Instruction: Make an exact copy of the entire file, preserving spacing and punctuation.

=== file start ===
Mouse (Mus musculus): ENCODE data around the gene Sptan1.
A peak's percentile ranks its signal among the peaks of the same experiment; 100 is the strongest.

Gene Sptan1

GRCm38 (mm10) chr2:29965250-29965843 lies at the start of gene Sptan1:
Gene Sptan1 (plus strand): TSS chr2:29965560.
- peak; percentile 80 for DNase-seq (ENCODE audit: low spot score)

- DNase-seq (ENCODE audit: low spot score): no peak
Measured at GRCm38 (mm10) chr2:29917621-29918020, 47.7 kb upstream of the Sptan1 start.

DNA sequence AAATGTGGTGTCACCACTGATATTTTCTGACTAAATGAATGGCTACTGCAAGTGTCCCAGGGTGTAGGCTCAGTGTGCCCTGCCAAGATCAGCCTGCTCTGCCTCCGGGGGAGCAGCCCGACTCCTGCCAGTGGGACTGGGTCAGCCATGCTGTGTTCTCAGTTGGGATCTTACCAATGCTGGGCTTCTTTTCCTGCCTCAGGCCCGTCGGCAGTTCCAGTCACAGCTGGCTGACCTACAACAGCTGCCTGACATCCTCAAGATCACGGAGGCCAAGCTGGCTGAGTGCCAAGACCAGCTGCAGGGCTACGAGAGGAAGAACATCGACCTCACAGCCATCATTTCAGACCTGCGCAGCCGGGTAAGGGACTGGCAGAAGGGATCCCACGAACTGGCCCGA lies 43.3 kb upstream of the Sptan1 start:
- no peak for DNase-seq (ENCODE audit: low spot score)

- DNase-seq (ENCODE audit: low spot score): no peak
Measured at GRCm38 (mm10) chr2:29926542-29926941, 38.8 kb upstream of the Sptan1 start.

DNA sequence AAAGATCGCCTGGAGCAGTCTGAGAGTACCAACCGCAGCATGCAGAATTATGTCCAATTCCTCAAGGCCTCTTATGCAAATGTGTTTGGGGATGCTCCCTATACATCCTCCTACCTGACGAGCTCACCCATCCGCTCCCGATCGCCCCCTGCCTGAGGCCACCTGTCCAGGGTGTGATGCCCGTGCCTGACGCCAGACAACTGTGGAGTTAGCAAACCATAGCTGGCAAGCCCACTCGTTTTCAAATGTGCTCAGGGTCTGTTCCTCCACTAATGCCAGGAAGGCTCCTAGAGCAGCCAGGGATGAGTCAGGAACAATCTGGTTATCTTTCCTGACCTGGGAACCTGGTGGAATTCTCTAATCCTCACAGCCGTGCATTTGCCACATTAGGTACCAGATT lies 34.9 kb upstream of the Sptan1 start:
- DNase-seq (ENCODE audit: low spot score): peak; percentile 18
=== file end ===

Mouse (Mus musculus): ENCODE data around the gene Sptan1.
A peak's percentile ranks its signal among the peaks of the same experiment; 100 is the strongest.

Gene Sptan1

GRCm38 (mm10) chr2:29965250-29965843 lies at the start of gene Sptan1:
Gene Sptan1 (plus strand): TSS chr2:29965560.
- peak; percentile 80 for DNase-seq (ENCODE audit: low spot score)

- DNase-seq (ENCODE audit: low spot score): no peak
Measured at GRCm38 (mm10) chr2:29917621-29918020, 47.7 kb upstream of the Sptan1 start.

DNA sequence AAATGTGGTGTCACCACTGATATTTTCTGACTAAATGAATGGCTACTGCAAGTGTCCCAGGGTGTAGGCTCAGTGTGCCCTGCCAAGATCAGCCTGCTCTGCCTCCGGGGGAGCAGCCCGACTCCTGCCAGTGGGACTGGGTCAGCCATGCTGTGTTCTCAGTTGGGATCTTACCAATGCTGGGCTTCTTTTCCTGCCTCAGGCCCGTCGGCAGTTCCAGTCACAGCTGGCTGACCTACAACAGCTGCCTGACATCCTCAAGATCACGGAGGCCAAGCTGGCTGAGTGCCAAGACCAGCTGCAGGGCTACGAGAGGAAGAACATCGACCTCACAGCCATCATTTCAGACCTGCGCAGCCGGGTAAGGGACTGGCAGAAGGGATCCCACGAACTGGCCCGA lies 43.3 kb upstream of the Sptan1 start:
- no peak for DNase-seq (ENCODE audit: low spot score)

- DNase-seq (ENCODE audit: low spot score): no peak
Measured at GRCm38 (mm10) chr2:29926542-29926941, 38.8 kb upstream of the Sptan1 start.

DNA sequence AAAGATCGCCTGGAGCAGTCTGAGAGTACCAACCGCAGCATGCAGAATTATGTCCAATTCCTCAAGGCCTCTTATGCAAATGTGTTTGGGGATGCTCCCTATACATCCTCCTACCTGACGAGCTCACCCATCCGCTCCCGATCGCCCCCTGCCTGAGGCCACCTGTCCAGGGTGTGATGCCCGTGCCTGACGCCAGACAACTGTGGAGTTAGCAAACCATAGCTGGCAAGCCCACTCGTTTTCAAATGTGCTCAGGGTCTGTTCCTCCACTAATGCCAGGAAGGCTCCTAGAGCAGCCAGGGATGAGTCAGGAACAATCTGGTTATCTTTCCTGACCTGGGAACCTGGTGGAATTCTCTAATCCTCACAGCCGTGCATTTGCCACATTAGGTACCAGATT lies 34.9 kb upstream of the Sptan1 start:
- DNase-seq (ENCODE audit: low spot score): peak; percentile 18